by Joy Oria, Archives Intern
What is insanity? This and other weighty questions were pondered by James Greenwood Sr., MD during his long career in neuropsychiatry. His papers reflect his experiences treating patients at the Greenwood Sanitarium, which he operated from 1912 until his death in 1949. The sanitarium was located in Houston, Texas, south of Brays Bayou, and northwest of the modern-day intersection of Fannin St and Old Spanish Trail.
Dr. Greenwood and his family lived on-site at the sanitarium. His eldest son, James Greenwood Jr., was also inspired to study the brain and its functions. Like his father, he graduated from University of Texas Medical Branch Galveston, was a leader in local medical societies, and went on to teach at the Baylor College of Medicine in Houston, Texas. Dr. Greenwood Jr., though, focused on neurology and became the first neurosurgeon in Houston and the Southwest United States. He served as Chairman of the Division of Neurosurgery at the Methodist Hospital from 1936 to 1980. An innovator in his field, he invented the bipolar coagulation forceps and developed bipolar electrocoagulation, which enabled surgeons to staunch bleeding while irrigating incisions to prevent tissue from overheating and incurring more damage. He was the first neurosurgeon in the world to successfully remove intramedullary spinal cord tumors.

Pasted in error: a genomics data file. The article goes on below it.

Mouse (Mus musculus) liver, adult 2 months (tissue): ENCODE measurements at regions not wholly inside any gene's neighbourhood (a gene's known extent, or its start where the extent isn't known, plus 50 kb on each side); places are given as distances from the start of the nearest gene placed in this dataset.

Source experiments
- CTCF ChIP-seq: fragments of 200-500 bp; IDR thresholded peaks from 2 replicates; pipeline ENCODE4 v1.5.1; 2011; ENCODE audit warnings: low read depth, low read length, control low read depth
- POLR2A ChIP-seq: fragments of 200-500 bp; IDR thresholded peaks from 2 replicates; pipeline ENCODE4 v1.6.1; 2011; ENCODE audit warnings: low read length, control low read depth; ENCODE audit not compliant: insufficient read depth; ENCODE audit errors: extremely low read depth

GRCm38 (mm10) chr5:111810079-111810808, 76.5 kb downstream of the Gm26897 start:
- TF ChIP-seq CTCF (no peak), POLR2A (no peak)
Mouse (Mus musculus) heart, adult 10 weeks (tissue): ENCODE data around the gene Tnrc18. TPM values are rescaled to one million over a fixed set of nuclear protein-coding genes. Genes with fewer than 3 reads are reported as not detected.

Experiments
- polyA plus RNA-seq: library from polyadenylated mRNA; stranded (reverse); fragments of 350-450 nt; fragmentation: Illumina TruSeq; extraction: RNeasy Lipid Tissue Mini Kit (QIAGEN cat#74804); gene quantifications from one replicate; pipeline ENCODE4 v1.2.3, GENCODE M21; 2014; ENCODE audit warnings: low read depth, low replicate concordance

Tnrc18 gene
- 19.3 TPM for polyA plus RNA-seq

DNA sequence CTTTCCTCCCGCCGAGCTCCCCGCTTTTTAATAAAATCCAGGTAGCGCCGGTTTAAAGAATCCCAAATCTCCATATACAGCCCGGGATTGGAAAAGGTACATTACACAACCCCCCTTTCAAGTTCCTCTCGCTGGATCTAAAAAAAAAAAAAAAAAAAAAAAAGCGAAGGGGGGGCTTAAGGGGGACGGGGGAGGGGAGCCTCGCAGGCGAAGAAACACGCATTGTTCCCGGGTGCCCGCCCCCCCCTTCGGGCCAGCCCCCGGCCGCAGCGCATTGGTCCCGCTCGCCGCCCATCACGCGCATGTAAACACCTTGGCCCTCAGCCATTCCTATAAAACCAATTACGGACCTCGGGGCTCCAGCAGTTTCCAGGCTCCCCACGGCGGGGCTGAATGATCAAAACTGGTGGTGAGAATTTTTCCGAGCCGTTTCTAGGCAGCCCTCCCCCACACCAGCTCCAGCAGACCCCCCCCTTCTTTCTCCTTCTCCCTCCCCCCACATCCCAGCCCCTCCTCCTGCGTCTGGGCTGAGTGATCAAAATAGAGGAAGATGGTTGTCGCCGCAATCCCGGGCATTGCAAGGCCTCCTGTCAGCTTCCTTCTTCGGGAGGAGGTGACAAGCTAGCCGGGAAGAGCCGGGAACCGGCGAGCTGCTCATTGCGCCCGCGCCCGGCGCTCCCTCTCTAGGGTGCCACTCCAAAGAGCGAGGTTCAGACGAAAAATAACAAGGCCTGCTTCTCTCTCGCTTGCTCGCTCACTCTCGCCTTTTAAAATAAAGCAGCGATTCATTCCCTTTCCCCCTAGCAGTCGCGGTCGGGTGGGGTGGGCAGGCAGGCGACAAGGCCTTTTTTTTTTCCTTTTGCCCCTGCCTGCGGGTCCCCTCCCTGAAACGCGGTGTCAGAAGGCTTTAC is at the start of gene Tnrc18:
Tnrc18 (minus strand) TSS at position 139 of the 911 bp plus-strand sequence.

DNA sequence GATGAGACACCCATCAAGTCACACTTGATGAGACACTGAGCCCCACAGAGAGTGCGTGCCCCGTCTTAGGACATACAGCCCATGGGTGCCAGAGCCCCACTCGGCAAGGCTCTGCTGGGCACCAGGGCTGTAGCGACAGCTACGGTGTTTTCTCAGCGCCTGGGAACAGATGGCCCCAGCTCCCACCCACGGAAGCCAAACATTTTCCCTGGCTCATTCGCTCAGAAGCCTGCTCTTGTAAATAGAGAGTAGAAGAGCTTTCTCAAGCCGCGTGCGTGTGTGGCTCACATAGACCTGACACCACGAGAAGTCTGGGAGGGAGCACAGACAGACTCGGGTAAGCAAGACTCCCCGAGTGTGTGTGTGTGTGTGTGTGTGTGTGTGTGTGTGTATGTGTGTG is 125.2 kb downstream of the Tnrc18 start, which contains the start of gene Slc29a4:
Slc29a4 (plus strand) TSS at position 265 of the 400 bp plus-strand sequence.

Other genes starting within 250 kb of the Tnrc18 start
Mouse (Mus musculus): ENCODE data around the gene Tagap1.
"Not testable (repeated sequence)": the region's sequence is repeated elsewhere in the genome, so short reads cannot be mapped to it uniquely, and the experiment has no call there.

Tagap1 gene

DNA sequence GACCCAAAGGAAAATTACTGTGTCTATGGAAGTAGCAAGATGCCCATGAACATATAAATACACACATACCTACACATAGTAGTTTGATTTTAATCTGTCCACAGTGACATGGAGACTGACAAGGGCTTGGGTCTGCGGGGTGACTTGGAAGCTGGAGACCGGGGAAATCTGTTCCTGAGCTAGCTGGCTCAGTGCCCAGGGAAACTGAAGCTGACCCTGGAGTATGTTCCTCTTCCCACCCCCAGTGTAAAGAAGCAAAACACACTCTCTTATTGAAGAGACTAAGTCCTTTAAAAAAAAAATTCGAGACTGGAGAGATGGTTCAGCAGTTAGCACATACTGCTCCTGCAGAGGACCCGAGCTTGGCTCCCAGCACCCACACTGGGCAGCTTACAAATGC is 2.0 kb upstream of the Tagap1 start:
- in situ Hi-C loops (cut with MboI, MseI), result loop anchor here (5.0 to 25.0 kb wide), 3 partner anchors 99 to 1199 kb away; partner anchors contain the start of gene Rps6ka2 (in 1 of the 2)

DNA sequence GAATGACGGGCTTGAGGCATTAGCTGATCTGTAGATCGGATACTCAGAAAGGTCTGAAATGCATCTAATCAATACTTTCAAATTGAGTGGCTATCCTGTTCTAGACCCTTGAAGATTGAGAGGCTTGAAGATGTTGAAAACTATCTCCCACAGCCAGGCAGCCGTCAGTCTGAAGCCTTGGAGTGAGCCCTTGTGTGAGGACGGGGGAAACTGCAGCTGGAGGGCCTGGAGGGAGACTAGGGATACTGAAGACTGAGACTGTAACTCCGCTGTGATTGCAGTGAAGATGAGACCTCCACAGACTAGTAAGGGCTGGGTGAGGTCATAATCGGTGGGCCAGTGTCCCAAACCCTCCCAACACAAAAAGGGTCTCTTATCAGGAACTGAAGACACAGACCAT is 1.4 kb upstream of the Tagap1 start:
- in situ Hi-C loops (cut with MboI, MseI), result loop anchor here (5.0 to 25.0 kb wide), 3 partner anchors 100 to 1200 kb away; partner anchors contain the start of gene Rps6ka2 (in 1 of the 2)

Papers of both father and son can be found in the collection James Greenwood Sr. and Jr., MDs papers. Content includes drafts for presentations and publications, correspondence, journals, and a few photographs. An exhibit is on view through the summer in the Texas Medical Center Library!